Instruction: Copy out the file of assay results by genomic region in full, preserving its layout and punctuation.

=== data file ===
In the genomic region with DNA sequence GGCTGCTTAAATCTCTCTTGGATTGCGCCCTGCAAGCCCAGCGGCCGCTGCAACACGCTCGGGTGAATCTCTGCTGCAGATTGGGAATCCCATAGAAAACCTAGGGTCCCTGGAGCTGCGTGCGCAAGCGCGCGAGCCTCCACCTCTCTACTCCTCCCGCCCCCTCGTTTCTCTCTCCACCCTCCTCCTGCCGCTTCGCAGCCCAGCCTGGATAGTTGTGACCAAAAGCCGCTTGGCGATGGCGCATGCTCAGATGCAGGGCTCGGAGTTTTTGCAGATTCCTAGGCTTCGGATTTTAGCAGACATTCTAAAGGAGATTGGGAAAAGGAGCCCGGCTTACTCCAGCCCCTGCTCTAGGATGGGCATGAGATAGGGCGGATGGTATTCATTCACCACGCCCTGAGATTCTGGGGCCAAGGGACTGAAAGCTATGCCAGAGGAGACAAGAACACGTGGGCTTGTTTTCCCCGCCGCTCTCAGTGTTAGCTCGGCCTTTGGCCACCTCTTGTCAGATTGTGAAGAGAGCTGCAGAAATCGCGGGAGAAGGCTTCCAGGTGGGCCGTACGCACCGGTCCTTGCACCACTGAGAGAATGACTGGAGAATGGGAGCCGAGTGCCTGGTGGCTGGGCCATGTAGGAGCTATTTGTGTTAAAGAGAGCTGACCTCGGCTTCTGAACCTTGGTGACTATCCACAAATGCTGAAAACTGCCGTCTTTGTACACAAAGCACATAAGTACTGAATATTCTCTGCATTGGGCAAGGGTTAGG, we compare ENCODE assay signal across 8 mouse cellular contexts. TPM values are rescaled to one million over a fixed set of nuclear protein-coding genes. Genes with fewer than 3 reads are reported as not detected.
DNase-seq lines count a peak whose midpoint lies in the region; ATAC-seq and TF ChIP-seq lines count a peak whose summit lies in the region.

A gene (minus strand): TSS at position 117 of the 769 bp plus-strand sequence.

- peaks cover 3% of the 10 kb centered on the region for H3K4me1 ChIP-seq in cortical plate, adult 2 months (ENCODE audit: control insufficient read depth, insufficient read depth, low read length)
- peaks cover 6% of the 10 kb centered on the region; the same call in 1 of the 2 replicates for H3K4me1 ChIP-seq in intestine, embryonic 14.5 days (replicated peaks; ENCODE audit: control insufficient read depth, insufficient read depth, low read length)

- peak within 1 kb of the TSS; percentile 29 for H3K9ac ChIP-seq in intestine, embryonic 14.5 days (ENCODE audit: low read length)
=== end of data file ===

In the genomic region with DNA sequence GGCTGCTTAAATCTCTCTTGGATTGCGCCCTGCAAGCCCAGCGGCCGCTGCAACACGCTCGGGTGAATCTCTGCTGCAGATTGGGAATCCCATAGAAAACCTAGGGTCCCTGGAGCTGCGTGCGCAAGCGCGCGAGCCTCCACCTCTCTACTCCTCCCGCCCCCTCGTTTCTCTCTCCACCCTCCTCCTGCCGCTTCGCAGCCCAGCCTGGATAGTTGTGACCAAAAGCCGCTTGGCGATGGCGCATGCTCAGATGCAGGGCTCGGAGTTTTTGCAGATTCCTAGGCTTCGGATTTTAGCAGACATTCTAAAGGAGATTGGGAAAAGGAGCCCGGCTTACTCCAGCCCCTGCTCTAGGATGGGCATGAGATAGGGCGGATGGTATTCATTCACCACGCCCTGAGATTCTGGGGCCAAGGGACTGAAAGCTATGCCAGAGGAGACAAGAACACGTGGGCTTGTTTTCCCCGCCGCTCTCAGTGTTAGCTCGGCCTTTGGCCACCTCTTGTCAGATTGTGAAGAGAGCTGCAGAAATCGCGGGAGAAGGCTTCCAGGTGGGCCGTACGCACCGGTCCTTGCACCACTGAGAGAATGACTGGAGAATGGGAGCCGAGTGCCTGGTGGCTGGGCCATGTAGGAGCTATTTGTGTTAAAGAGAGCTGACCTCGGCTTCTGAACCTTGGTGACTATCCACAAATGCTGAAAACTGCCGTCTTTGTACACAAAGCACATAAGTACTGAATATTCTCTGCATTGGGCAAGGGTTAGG, we compare ENCODE assay signal across 8 mouse cellular contexts. TPM values are rescaled to one million over a fixed set of nuclear protein-coding genes. Genes with fewer than 3 reads are reported as not detected.
DNase-seq lines count a peak whose midpoint lies in the region; ATAC-seq and TF ChIP-seq lines count a peak whose summit lies in the region.

A gene (minus strand): TSS at position 117 of the 769 bp plus-strand sequence.

- peaks cover 3% of the 10 kb centered on the region for H3K4me1 ChIP-seq in cortical plate, adult 2 months (ENCODE audit: control insufficient read depth, insufficient read depth, low read length)
- peaks cover 6% of the 10 kb centered on the region; the same call in 1 of the 2 replicates for H3K4me1 ChIP-seq in intestine, embryonic 14.5 days (replicated peaks; ENCODE audit: control insufficient read depth, insufficient read depth, low read length)

- peak within 1 kb of the TSS; percentile 29 for H3K9ac ChIP-seq in intestine, embryonic 14.5 days (ENCODE audit: low read length)